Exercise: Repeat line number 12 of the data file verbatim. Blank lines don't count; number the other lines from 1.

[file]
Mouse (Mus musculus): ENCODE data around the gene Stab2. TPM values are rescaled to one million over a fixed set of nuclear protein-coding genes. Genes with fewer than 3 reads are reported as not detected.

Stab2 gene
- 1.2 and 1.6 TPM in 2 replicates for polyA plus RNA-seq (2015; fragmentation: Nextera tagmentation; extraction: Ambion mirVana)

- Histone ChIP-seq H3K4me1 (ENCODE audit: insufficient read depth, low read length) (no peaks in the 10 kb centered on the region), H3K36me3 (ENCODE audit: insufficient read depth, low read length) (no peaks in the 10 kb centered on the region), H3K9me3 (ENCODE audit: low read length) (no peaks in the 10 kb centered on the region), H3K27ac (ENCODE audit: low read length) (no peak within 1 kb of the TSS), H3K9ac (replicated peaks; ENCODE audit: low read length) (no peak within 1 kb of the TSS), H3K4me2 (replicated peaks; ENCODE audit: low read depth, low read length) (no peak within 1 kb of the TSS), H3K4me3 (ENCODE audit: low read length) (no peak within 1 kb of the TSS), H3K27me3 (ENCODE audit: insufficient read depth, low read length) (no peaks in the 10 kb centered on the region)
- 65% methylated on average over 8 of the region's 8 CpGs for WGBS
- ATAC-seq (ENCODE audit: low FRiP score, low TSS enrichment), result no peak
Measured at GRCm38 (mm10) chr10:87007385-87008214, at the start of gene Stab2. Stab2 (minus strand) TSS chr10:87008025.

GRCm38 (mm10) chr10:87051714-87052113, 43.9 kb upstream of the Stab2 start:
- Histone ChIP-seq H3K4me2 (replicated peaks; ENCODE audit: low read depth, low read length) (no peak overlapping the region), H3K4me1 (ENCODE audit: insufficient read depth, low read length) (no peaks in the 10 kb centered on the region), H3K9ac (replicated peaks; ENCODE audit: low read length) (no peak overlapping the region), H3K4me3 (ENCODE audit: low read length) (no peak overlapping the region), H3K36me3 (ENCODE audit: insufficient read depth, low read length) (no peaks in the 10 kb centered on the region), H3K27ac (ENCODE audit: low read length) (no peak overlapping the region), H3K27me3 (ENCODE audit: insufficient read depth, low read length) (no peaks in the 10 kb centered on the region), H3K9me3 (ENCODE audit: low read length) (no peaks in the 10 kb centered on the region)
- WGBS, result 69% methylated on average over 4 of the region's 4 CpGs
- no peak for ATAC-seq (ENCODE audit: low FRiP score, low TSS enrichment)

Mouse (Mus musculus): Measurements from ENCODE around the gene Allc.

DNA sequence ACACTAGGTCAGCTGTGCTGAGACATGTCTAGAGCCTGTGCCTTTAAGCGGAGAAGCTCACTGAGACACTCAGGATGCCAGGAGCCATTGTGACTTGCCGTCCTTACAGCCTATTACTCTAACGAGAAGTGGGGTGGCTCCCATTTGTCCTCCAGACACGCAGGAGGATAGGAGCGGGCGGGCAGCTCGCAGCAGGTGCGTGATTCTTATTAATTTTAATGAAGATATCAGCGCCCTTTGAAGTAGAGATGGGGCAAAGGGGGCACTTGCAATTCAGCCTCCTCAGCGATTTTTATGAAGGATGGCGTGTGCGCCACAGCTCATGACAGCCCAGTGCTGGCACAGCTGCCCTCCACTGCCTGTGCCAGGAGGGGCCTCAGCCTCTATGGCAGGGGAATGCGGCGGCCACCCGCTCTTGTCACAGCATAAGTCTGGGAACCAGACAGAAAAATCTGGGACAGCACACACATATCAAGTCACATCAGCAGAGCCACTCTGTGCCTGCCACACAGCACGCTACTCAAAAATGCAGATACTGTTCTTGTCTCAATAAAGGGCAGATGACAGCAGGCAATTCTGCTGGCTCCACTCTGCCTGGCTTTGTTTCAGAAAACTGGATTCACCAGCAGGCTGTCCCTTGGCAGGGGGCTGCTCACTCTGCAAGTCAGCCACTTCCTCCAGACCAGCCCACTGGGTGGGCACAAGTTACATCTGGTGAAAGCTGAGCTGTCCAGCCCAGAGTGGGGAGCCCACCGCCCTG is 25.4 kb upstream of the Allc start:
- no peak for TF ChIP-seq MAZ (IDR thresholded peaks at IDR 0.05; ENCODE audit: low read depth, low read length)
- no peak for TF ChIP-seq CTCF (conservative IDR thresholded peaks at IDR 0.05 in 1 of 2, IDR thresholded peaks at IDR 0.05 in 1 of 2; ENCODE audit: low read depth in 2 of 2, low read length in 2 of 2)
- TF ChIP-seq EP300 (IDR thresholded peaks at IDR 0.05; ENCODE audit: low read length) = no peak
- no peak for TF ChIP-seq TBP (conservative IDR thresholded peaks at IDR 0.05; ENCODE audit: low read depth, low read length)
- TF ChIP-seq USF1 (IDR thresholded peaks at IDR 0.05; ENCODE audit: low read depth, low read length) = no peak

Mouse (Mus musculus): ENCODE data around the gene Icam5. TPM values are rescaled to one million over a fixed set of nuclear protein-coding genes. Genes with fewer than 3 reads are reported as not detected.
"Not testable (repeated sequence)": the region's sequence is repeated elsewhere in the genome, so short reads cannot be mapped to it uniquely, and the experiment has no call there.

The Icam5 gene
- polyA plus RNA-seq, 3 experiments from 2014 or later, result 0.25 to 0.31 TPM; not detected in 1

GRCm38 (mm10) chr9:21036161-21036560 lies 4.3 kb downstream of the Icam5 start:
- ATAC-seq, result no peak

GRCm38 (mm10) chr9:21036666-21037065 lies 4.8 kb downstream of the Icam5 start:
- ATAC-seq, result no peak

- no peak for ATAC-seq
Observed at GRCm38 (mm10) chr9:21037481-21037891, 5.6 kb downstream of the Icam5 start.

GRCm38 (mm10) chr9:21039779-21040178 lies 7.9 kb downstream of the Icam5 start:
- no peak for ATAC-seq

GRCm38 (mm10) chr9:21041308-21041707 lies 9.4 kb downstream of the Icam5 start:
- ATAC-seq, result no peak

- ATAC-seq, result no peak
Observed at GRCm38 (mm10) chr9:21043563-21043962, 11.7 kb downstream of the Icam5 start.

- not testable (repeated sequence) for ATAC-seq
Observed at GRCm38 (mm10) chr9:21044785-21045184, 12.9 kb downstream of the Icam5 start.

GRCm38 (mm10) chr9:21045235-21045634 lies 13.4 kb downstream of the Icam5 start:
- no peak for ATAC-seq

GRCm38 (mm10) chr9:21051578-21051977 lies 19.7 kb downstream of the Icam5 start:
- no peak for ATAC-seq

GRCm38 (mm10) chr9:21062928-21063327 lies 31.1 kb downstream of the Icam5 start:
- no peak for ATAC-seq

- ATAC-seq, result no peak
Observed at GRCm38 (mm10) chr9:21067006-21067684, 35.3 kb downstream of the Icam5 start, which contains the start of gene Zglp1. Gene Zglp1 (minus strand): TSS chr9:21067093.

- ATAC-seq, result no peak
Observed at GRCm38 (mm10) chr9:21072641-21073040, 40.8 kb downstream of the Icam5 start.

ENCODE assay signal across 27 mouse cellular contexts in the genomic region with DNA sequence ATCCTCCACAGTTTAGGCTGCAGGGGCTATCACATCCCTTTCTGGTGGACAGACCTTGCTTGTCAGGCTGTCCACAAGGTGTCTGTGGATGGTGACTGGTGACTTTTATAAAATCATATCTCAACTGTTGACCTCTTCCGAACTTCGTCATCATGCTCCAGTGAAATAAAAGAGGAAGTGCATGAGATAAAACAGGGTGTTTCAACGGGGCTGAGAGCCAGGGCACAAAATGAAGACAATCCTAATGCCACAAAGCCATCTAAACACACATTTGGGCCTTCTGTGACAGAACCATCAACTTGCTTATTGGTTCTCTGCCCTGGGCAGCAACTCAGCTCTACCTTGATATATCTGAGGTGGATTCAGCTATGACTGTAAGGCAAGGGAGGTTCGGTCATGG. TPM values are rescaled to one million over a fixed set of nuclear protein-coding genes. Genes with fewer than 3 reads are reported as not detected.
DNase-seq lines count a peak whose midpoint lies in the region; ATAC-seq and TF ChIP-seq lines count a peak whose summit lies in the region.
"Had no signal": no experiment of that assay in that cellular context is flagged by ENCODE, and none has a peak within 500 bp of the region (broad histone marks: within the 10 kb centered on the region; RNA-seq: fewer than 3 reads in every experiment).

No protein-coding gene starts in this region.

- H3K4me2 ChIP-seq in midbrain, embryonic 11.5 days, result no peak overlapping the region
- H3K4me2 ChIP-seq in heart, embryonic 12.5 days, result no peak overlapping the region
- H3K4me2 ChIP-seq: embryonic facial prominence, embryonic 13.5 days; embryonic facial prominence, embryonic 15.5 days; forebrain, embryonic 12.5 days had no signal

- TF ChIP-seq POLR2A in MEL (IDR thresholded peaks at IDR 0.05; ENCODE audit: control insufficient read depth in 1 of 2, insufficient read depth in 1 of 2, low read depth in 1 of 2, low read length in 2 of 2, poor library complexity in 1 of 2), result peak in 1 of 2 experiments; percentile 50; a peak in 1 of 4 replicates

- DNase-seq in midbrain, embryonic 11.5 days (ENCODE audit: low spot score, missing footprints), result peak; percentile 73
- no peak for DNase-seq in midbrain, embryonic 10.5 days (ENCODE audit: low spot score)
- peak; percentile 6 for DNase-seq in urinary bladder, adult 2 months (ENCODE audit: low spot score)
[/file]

Mouse (Mus musculus): Measurements from ENCODE around the gene Allc.